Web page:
Bribery case against Ma ally Lin Yi-shih could widen
Taiwan prosecutors say probe continues after critics say others must be involved
Taiwanese prosecutors, seeking to stem a public outcry, said yesterday that a probe of bribery involving a former top official were continuing and there could be further indictments.
"There are several other dishes of food, but they are still being cooked," said Chen Hung-ta, a spokesman for the special investigation division of the Supreme Prosecutors' Office.
His update followed mounting criticism from Taiwanese media and opposition lawmakers that former cabinet secretary general Lin Yi-shih might not be the only official who demanded bribes. They said Lin was just a legislator at the time of the crime two years ago and did not have enough influence to affect the decisions of others.
Lin, 42, a confidant of Taiwanese President Ma Ying-jeou who was appointed cabinet secretary general early this year, was indicted on corruption charges on Thursday. He is accused of demanding NT$63 million (HK$16.6 million) in bribes from Chen Chi-hsiang, the owner of Kaohsiung-based Dih Yeon Industrial, in exchange for helping the businessman secure a slag treatment contract in 2010, when he was still a legislator.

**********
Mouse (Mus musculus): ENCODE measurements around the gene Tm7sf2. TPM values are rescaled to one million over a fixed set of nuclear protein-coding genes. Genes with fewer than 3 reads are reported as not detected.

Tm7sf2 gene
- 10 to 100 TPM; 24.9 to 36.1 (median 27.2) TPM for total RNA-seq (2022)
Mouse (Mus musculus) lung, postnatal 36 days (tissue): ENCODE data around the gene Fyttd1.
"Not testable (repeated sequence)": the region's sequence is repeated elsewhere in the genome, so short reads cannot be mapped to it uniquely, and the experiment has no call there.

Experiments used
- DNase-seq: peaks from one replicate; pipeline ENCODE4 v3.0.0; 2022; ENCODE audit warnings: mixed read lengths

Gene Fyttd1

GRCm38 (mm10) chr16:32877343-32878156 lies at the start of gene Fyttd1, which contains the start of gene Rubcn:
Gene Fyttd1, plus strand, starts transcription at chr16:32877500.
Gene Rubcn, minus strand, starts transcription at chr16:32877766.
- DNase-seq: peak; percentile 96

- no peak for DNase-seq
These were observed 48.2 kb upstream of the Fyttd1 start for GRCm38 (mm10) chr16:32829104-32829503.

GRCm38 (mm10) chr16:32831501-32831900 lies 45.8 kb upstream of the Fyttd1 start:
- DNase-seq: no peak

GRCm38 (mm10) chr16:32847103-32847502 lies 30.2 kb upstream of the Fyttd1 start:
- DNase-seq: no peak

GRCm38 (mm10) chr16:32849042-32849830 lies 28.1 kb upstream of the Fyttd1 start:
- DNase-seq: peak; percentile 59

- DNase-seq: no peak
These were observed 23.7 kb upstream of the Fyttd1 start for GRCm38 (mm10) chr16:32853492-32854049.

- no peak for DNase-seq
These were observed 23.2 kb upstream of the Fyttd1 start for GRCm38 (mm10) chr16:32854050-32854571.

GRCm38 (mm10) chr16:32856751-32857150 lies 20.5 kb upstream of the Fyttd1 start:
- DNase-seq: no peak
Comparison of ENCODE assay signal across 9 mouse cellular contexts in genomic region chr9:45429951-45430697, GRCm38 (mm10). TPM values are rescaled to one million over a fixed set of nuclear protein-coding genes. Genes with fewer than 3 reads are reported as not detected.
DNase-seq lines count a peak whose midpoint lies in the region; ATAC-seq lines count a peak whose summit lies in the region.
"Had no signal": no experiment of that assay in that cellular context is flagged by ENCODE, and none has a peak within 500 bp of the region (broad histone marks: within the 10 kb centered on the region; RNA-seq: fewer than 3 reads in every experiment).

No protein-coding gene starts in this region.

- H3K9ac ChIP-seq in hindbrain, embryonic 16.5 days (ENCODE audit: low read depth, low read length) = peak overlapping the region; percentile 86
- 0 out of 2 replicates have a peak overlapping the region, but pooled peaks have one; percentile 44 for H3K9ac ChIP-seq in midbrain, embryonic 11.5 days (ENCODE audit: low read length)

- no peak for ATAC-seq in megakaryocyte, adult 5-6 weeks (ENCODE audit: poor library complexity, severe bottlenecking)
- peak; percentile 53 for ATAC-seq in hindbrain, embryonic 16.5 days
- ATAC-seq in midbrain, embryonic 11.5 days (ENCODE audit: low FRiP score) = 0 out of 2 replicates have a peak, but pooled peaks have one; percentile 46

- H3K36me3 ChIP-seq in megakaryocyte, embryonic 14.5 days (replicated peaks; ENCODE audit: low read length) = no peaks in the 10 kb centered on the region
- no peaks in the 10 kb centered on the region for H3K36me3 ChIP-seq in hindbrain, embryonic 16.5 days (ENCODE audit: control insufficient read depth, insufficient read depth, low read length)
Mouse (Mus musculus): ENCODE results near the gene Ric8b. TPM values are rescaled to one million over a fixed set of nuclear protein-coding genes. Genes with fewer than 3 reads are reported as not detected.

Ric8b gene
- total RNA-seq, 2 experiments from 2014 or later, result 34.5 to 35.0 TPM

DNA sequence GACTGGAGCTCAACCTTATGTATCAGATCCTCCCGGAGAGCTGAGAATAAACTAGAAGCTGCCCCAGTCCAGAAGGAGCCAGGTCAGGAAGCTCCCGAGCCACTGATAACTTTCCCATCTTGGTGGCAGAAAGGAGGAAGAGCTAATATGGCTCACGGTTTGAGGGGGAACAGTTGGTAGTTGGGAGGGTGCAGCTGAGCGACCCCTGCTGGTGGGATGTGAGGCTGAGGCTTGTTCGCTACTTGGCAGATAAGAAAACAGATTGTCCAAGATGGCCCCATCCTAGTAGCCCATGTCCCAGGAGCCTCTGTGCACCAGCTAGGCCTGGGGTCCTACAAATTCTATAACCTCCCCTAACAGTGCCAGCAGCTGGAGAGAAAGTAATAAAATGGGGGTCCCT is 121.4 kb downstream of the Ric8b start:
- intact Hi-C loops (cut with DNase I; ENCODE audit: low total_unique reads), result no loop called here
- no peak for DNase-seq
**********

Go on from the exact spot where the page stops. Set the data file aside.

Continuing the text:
The scandal came to light after Lin became cabinet secretary general, when the businessman reported him to the authorities for demanding a further NT$83 million in bribes between February and March. After Chen refused to roll over, he said he found he could no longer obtain slag for treatment.
Lin insisted he had merely received a political contribution.
Lin's mother was also indicted, for allegedly helping Lin receive bribes, as were his wife and two maternal uncles for alleged money laundering.
Suspicions that other senior officials could be involved led to widespread criticism of the indictment.
"It was not a surprise Lin was indicted, but what was described in the indictment was different from what most people had expected," said Su Tseng-chang, of the main opposition Democratic Progressive Party (DPP).
The Taipei District Court decided late on Thursday night to allow Lin to post bail of NT$50 million. He was released late yesterday after coming up with the money.